Codeine Withdrawal Symptoms
Codeine withdrawal symptoms are often comorbid with other opioid withdrawal symptoms. However, the withdrawal symptoms you experience can depend on a variety of factors – including the severity of your addiction, the length of your addiction, whether you’re taking other medications, and personal circumstances such as your height or weight.
Some common codeine withdrawal symptoms include:
- Stomach cramps
- Muscle aches
- Mood swings
- Irritability and agitation
- Runny nose
- High blood pressure
- Nausea and vomiting
Codeine Addiction Treatment
At Help4Addiction, we can help you find the right codeine addiction treatment for you. With relationships with many addiction treatment centres around England and Wales, we can find the best place for you to beat your codeine addiction.
If you have an addiction to codeine, other opiates or other drugs, contact us today to discuss your treatment options.
The first stage of the treatment process involves a detox from the drug – which means ridding your body of the drug.
During this stage, all access to codeine will be cut off to allow your body to detox successfully. You may experience withdrawal symptoms when you first enter treatment, but these should ease with time.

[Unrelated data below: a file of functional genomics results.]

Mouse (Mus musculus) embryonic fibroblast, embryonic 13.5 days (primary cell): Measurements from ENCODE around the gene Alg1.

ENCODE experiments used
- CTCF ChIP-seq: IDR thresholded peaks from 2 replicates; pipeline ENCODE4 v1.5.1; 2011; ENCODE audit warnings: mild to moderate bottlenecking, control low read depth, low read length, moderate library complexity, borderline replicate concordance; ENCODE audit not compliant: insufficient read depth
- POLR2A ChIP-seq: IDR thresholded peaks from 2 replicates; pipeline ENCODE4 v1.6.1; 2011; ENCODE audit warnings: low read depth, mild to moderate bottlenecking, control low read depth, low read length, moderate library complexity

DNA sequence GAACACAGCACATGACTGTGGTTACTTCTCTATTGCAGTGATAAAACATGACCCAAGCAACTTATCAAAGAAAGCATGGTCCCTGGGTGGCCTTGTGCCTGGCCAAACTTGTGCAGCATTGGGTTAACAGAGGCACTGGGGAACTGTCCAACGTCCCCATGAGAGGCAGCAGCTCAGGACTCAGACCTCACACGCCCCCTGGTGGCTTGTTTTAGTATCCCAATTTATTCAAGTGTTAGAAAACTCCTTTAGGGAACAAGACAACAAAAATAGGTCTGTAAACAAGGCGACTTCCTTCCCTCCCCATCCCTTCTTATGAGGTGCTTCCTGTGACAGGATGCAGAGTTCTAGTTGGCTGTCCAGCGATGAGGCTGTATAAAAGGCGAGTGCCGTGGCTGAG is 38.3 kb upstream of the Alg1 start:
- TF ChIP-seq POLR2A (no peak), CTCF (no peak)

Once you have successfully stopped taking codeine and detoxed from the drug, you can move on to the next stage of codeine addiction therapy.
You may be offered cognitive behavioural therapy (CBT), or counselling. This can help you gain an understanding of your addiction and improve your mental health. Improving your mental health is an important step of rehab, and can help to prevent relapse.
After completing codeine rehab, you may want to continue treatment on an outpatient basis so you can receive continual support. This can be in the form of extended counselling sessions, group therapy, or attending support groups.
Frequently Asked Questions
Is Codeine Medicine Addictive?
Codeine can be considered a strong drug. It is addictive and is not suitable for recreational use.
Is Prescription Codeine Safe?
Many people believe codeine may be safe for their health, but the use of it can be dangerous for people with respiratory problems – and can result in a coma if taken excessively. This risk increases especially when codeine has been mixed with other central nervous system depressants like alcohol or opioids, and other drugs.